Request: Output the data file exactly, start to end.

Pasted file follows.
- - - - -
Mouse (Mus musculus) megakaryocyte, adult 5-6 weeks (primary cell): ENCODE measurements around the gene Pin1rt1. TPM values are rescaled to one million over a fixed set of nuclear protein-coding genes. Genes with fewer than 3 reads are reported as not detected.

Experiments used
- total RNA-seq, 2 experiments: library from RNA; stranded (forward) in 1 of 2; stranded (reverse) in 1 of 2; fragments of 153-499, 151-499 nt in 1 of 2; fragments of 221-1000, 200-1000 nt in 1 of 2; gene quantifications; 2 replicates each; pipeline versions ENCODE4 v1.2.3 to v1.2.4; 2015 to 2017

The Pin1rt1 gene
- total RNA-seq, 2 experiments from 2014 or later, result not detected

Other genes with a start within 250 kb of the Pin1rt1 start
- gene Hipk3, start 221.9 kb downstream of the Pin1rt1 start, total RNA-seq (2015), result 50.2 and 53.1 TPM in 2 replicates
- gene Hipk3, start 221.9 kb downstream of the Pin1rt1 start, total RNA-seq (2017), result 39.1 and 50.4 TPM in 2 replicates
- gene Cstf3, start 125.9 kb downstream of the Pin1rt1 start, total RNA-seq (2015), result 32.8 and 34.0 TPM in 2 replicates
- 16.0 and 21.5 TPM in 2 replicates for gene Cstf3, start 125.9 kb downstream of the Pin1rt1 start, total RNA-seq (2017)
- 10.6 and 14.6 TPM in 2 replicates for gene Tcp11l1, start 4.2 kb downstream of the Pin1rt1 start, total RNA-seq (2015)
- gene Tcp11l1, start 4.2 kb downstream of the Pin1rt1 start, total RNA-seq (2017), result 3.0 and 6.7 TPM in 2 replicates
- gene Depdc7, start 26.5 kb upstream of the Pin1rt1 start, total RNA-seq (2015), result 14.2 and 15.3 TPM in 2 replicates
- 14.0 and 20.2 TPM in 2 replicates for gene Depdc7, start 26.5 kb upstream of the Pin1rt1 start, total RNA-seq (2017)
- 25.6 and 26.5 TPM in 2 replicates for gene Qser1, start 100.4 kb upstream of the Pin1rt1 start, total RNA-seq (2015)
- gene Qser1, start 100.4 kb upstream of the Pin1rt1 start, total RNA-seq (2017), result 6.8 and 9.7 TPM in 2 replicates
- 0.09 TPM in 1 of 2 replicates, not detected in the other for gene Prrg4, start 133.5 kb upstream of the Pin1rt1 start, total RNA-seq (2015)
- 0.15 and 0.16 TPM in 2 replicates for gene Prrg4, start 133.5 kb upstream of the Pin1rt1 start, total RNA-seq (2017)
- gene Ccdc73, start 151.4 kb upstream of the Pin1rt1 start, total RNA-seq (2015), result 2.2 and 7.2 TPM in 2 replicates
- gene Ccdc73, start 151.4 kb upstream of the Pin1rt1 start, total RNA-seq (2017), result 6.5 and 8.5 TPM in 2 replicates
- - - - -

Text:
Mouse (Mus musculus) megakaryocyte, adult 5-6 weeks (primary cell): ENCODE measurements around the gene Pin1rt1. TPM values are rescaled to one million over a fixed set of nuclear protein-coding genes. Genes with fewer than 3 reads are reported as not detected.

Experiments used
- total RNA-seq, 2 experiments: library from RNA; stranded (forward) in 1 of 2; stranded (reverse) in 1 of 2; fragments of 153-499, 151-499 nt in 1 of 2; fragments of 221-1000, 200-1000 nt in 1 of 2; gene quantifications; 2 replicates each; pipeline versions ENCODE4 v1.2.3 to v1.2.4; 2015 to 2017

The Pin1rt1 gene
- total RNA-seq, 2 experiments from 2014 or later, result not detected

Other genes with a start within 250 kb of the Pin1rt1 start
- gene Hipk3, start 221.9 kb downstream of the Pin1rt1 start, total RNA-seq (2015), result 50.2 and 53.1 TPM in 2 replicates
- gene Hipk3, start 221.9 kb downstream of the Pin1rt1 start, total RNA-seq (2017), result 39.1 and 50.4 TPM in 2 replicates
- gene Cstf3, start 125.9 kb downstream of the Pin1rt1 start, total RNA-seq (2015), result 32.8 and 34.0 TPM in 2 replicates
- 16.0 and 21.5 TPM in 2 replicates for gene Cstf3, start 125.9 kb downstream of the Pin1rt1 start, total RNA-seq (2017)
- 10.6 and 14.6 TPM in 2 replicates for gene Tcp11l1, start 4.2 kb downstream of the Pin1rt1 start, total RNA-seq (2015)
- gene Tcp11l1, start 4.2 kb downstream of the Pin1rt1 start, total RNA-seq (2017), result 3.0 and 6.7 TPM in 2 replicates
- gene Depdc7, start 26.5 kb upstream of the Pin1rt1 start, total RNA-seq (2015), result 14.2 and 15.3 TPM in 2 replicates
- 14.0 and 20.2 TPM in 2 replicates for gene Depdc7, start 26.5 kb upstream of the Pin1rt1 start, total RNA-seq (2017)
- 25.6 and 26.5 TPM in 2 replicates for gene Qser1, start 100.4 kb upstream of the Pin1rt1 start, total RNA-seq (2015)
- gene Qser1, start 100.4 kb upstream of the Pin1rt1 start, total RNA-seq (2017), result 6.8 and 9.7 TPM in 2 replicates
- 0.09 TPM in 1 of 2 replicates, not detected in the other for gene Prrg4, start 133.5 kb upstream of the Pin1rt1 start, total RNA-seq (2015)
- 0.15 and 0.16 TPM in 2 replicates for gene Prrg4, start 133.5 kb upstream of the Pin1rt1 start, total RNA-seq (2017)
- gene Ccdc73, start 151.4 kb upstream of the Pin1rt1 start, total RNA-seq (2015), result 2.2 and 7.2 TPM in 2 replicates
- gene Ccdc73, start 151.4 kb upstream of the Pin1rt1 start, total RNA-seq (2017), result 6.5 and 8.5 TPM in 2 replicates